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Slap is an acronym that can assist a professional mental health practitioner in assessing for sucide plan . which of the following is not a step in the slap modal a) Specificity which relates to how detailed and specific the plan for suicide are. b) Lethality which relate to how deadly are the means that the client plans to use c) Access to means or how available are the means for suicide. d) Power of implement or what is the likelihood that the client has the will to commit auicide.

Slap is an acronym that can assist a professional mental health practitioner in assessing for sucide plan . which of the following is not a step in the slap modal a) Specificity which relates to how detailed and specific the plan for suicide are. b) Lethality which relate to how deadly are the means that the client plans to use c) Access to means or how available are the means for suicide. d) Power of implement or what is the likelihood that the client has the will to commit auicide.

answer c
IT 7358 – Human interface Technology Assignment 3 – Observation Exercise The purpose of this exercise is for you to begin learning how to make and record observations of people involved in an activity of some kind. To do this project you will need a pad of paper, a notebook or something else to write on, and a pen or pencil. To begin this exercise, you will be making an observation in a public space. Specifically, you will be observing a cafeteria setting, such as found in the basement of the IU main library, dorm cafeteria, Union cafeteria etc. Choose a time during which there is a good amount of activity. Be aware that too little activity will not give you enough data to work with, and might make people feel like they’re being watched. Once you have chosen the position from which you will make your observations, go through the following steps: • Record the date, day of week, time of day, weather, and other factors you think may have some bearing on what you are observing. • Describe the setting. Note features of the physical environment that seem to be significant. Write a brief and general description of what’s going on. This is mainly for background and context. • Also record your reactions and thoughts about what is going on, but you should keep these reactions distinct from description – perhaps in the margins, or on the back of the page. • Describe in detail the activity you are observing. At this point, you should strive for your description to be concrete, specific, and chronological. For example, it is better to record, “Six people standing single file in line, holding trays horizontal at waist height, advancing several steps in cascading fashion when the cashier says ‘next.’ On each tray is…” instead of “people waiting in line to pay for their food.” Your guiding question right now is ‘What’s going on here?’ Your notes for this part of the exercise should be event-by-event narrative, not generalizations. • Separately (again, in the margins or somewhere else) record the perceptions, motives, and values of the people you are watching. As you observe, begin to focus on something that seems interesting to you, such as a pattern that emerges or a particular aspect of what you are observing. Stop when you’ve done roughly 20 minutes of detailed go back over your notes and fill in any important but missing details from memory, adding questions that came up for you as you were observing, and ideas you could investigate in the future if you were going to do further study. You can also begin adding any of your own interpretations of what you observed.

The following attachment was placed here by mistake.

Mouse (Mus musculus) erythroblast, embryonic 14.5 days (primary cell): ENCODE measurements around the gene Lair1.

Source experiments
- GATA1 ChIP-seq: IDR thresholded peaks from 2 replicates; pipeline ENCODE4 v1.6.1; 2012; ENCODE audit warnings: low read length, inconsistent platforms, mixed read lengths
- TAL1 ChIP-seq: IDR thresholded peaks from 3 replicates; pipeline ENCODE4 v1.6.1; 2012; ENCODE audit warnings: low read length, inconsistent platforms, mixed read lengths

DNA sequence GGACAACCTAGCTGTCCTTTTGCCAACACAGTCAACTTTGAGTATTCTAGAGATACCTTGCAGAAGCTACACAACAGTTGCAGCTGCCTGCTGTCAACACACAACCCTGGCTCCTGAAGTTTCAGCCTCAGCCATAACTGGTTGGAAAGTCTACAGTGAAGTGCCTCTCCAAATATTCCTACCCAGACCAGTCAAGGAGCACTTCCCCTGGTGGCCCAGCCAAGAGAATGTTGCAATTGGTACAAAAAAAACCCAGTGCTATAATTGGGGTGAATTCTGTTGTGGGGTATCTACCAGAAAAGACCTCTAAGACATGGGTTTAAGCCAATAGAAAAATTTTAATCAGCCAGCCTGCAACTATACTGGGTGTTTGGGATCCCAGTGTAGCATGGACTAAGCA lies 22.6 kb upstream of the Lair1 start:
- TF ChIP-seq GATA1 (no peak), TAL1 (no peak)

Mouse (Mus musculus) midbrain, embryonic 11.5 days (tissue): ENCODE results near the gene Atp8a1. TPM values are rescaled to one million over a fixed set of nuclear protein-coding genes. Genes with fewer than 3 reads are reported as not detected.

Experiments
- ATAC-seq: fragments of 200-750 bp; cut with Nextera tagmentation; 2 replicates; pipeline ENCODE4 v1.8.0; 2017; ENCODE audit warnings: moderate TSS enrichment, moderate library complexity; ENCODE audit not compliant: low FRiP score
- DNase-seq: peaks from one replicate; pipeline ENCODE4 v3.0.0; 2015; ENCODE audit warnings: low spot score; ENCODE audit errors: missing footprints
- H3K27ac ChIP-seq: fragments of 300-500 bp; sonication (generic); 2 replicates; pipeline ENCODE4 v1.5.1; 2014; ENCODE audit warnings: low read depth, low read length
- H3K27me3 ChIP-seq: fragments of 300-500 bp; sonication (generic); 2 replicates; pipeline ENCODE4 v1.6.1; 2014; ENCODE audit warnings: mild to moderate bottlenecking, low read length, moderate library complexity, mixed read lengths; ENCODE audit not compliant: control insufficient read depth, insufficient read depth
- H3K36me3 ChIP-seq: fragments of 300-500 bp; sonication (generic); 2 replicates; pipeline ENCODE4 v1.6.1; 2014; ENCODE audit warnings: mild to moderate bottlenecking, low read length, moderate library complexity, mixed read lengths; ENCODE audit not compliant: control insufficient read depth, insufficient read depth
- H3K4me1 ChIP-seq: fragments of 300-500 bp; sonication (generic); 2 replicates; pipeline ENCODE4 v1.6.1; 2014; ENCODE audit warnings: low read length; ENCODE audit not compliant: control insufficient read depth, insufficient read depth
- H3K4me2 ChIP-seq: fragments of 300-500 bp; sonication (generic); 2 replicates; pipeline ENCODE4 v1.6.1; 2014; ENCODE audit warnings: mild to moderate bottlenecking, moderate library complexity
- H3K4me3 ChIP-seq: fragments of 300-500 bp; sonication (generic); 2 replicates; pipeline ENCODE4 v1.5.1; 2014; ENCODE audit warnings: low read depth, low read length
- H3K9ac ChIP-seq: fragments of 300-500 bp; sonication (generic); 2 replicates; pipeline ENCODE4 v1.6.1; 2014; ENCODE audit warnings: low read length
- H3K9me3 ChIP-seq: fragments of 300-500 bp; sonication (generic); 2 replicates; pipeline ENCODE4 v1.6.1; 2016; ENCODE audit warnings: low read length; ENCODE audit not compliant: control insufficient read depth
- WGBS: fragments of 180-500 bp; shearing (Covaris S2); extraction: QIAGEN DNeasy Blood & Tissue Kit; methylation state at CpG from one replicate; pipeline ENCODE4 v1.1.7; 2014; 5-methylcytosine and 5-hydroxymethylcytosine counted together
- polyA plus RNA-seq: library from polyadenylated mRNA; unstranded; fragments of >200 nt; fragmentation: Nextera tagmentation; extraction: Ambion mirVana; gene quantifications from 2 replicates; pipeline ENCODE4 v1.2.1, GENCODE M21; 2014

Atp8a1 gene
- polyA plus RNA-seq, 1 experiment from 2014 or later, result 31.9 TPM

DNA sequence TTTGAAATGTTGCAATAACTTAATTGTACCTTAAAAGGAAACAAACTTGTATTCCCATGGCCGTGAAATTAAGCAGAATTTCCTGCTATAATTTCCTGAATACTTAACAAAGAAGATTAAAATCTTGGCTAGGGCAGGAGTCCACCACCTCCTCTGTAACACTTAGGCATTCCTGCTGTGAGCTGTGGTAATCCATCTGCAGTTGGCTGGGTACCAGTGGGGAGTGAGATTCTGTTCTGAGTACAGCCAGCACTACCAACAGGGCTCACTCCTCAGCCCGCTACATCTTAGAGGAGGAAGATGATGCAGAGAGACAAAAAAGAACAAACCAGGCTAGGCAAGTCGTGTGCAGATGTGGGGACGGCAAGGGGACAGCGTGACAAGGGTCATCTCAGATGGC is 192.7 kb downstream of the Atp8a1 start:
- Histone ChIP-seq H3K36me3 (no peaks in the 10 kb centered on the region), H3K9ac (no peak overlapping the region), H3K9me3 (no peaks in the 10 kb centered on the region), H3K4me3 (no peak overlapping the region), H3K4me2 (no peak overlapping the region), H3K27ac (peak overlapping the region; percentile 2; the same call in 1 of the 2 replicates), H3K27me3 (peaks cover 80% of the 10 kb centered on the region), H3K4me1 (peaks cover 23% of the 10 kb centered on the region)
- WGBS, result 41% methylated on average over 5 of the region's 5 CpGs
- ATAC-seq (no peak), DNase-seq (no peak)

IT 7358 – Human interface Technology Assignment 3 – Observation Exercise The purpose of this exercise is for you to begin learning how to make and record observations of people involved in an activity of some kind. To do this project you will need a pad of paper, a notebook or something else to write on, and a pen or pencil. To begin this exercise, you will be making an observation in a public space. Specifically, you will be observing a cafeteria setting, such as found in the basement of the IU main library, dorm cafeteria, Union cafeteria etc. Choose a time during which there is a good amount of activity. Be aware that too little activity will not give you enough data to work with, and might make people feel like they’re being watched. Once you have chosen the position from which you will make your observations, go through the following steps: • Record the date, day of week, time of day, weather, and other factors you think may have some bearing on what you are observing. • Describe the setting. Note features of the physical environment that seem to be significant. Write a brief and general description of what’s going on. This is mainly for background and context. • Also record your reactions and thoughts about what is going on, but you should keep these reactions distinct from description – perhaps in the margins, or on the back of the page. • Describe in detail the activity you are observing. At this point, you should strive for your description to be concrete, specific, and chronological. For example, it is better to record, “Six people standing single file in line, holding trays horizontal at waist height, advancing several steps in cascading fashion when the cashier says ‘next.’ On each tray is…” instead of “people waiting in line to pay for their food.” Your guiding question right now is ‘What’s going on here?’ Your notes for this part of the exercise should be event-by-event narrative, not generalizations. • Separately (again, in the margins or somewhere else) record the perceptions, motives, and values of the people you are watching. As you observe, begin to focus on something that seems interesting to you, such as a pattern that emerges or a particular aspect of what you are observing. Stop when you’ve done roughly 20 minutes of detailed go back over your notes and fill in any important but missing details from memory, adding questions that came up for you as you were observing, and ideas you could investigate in the future if you were going to do further study. You can also begin adding any of your own interpretations of what you observed.